In regards to the RAM amount I meant to say that the decent amount of RAM does allow the T1 to keep most of the stuff in RAM but if it’s out of RAM it doesn’t just don’t allow you to not open stuff anymore but rather just offloads some content of the RAM in the pagefile.

And I’ve not tried installing the full office on my T1 as I use it more as a reading-device than my main-device that I edit files with. For small editing of files I mostly rely on the web-version of Google Drive to get stuff done :slight_smile:

I think after replying with this that a small paragraph about “usage” or similar would have showed how I used it and how I felt a use-case could look like.


#6

Actually, this is a standard USB cable:


You’re right about the USB logo showing the way, but usually the logo is on the same side as the “wider” side of the connector (you can see the hooks in this picture) and that is the top side. If the connector on T1 is that way, then it’s alright. Not sure what you meant when you mentioned the narrow side :slight_smile:


#7

Literally the first pic I found


#8

That’s literally a cable made by Samsung :slight_smile: I recognize it from my phone charger that came with a Samsung


#9

Just try searching “micro USB cable” pictures. Seems like your type is quite rare


#10

Then I must live in a world where everything is rare :slight_smile: I have over a dozen different cables and only ONE of them is as you pictured. And that one is made by Samsung. Just look around un phone shops - the ports are pretty much always hooks-up, except Samsung :stuck_out_tongue:


#11

Every micro type b charger and cable I have ever seen are like @TAImatem showed. But after searching for a bit, I have only found official documents showing your way.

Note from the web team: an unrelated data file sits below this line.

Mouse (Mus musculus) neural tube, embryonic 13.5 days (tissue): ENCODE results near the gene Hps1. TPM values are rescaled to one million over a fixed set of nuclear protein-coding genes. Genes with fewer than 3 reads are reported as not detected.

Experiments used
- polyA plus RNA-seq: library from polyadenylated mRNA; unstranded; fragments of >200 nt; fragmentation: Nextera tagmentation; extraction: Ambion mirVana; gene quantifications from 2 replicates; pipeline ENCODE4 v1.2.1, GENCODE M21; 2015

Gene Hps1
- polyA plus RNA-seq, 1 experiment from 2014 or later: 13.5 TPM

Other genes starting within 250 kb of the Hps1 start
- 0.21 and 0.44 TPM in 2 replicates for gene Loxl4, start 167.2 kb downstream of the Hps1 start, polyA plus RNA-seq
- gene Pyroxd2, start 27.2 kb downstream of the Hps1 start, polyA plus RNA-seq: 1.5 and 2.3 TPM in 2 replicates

So while hooks up might be the official standard, a lot of parts of the world (from what I’ve seen), use hooks down.


#12

Hmm… when I think about it, most of my cables are a bit old. The newest I have is by Asus, came with my Zenfone 2, and seems like they still obey the standard. The first time I saw an upside-down port was on Samsung Galaxy S4, and they continued that with newer models. I think Samsung started this weird “trend” because they wanted to make their phone thin and just had to solder the connector from the opposide side of the PCB to save space. But that’s just my guess. I’m not sure why you see hooks-down everywhere and I see only hooks-up everywhere, but it annoys me as f*** to see them inverted xD.
I just jumped into the microUSB train pretty early (2009) so maybe that explains it a bit. Newer cables are “inverted” more often, so maybe if @iKirin started using the connector later, he got used to that and now hooks-up annoys him? :stuck_out_tongue:

Actually I used to charge my S4 with screen facing downwards just because the upside-down port annoyed me. I’m used to touching the connector with my thumb and feeling the hooks before plugging it in, to figure out which way to go. It’s not as easy when the hooks are on the bottom side.


#13

A small reference of benchmark to the great review above, this is what Paul Thurrott had to say at the time:

"First Impressions: Eve T1"


Even back in the day, it’s the little things that show devotion, and matter:
“The packaging is minimalistic, I guess, but it comes in a nicer box than any of its competition. Presentation matters.”


#14

I absolutely love the tagline:
“Tagged with Office 365 Personal, Windows 8.1 with Bing”

So on-tipic.


#15

I wouldn’t plan on using any 8-inch tablet as a main device. It would mostly be used as a “pocket-sized” tablet for reading and minor Office work, and maybe some light games.

My current use of a small tablet is for when I want a bigger screen to read on than my phone, but don’t want something bulky (10+ inches). It also saves on phone battery.


#16